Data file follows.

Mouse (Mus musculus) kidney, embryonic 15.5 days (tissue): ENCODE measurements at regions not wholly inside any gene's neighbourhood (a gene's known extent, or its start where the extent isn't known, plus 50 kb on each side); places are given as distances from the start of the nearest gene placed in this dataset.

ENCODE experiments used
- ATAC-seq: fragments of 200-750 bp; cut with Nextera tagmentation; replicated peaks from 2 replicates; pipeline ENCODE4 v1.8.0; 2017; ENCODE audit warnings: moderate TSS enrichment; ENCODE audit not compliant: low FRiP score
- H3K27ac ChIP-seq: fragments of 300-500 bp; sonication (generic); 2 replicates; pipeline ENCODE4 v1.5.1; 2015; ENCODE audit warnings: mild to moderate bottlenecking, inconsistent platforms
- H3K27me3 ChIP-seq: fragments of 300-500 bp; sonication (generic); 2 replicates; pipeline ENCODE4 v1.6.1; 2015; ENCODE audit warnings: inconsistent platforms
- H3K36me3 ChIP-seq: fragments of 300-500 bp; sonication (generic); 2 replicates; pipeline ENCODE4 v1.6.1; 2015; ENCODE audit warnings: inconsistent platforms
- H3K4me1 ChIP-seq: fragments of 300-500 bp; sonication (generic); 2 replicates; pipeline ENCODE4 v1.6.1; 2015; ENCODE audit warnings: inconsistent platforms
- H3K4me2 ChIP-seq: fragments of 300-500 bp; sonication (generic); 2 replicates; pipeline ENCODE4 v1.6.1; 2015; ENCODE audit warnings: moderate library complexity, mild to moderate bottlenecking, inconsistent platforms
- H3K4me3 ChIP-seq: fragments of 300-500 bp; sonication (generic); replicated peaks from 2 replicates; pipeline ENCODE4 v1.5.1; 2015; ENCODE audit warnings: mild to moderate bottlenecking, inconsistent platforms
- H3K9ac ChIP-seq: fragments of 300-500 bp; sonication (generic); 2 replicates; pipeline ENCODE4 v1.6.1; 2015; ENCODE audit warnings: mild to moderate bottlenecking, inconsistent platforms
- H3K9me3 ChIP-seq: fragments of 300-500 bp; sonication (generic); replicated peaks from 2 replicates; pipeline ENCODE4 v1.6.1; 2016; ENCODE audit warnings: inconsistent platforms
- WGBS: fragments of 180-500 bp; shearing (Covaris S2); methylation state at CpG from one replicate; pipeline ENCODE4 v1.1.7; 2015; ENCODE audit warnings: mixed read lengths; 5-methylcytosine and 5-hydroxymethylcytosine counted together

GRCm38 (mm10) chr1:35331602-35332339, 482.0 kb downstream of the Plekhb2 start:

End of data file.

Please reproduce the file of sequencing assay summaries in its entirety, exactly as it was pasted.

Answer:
Mouse (Mus musculus) kidney, embryonic 15.5 days (tissue): ENCODE measurements at regions not wholly inside any gene's neighbourhood (a gene's known extent, or its start where the extent isn't known, plus 50 kb on each side); places are given as distances from the start of the nearest gene placed in this dataset.

ENCODE experiments used
- ATAC-seq: fragments of 200-750 bp; cut with Nextera tagmentation; replicated peaks from 2 replicates; pipeline ENCODE4 v1.8.0; 2017; ENCODE audit warnings: moderate TSS enrichment; ENCODE audit not compliant: low FRiP score
- H3K27ac ChIP-seq: fragments of 300-500 bp; sonication (generic); 2 replicates; pipeline ENCODE4 v1.5.1; 2015; ENCODE audit warnings: mild to moderate bottlenecking, inconsistent platforms
- H3K27me3 ChIP-seq: fragments of 300-500 bp; sonication (generic); 2 replicates; pipeline ENCODE4 v1.6.1; 2015; ENCODE audit warnings: inconsistent platforms
- H3K36me3 ChIP-seq: fragments of 300-500 bp; sonication (generic); 2 replicates; pipeline ENCODE4 v1.6.1; 2015; ENCODE audit warnings: inconsistent platforms
- H3K4me1 ChIP-seq: fragments of 300-500 bp; sonication (generic); 2 replicates; pipeline ENCODE4 v1.6.1; 2015; ENCODE audit warnings: inconsistent platforms
- H3K4me2 ChIP-seq: fragments of 300-500 bp; sonication (generic); 2 replicates; pipeline ENCODE4 v1.6.1; 2015; ENCODE audit warnings: moderate library complexity, mild to moderate bottlenecking, inconsistent platforms
- H3K4me3 ChIP-seq: fragments of 300-500 bp; sonication (generic); replicated peaks from 2 replicates; pipeline ENCODE4 v1.5.1; 2015; ENCODE audit warnings: mild to moderate bottlenecking, inconsistent platforms
- H3K9ac ChIP-seq: fragments of 300-500 bp; sonication (generic); 2 replicates; pipeline ENCODE4 v1.6.1; 2015; ENCODE audit warnings: mild to moderate bottlenecking, inconsistent platforms
- H3K9me3 ChIP-seq: fragments of 300-500 bp; sonication (generic); replicated peaks from 2 replicates; pipeline ENCODE4 v1.6.1; 2016; ENCODE audit warnings: inconsistent platforms
- WGBS: fragments of 180-500 bp; shearing (Covaris S2); methylation state at CpG from one replicate; pipeline ENCODE4 v1.1.7; 2015; ENCODE audit warnings: mixed read lengths; 5-methylcytosine and 5-hydroxymethylcytosine counted together

GRCm38 (mm10) chr1:35331602-35332339, 482.0 kb downstream of the Plekhb2 start: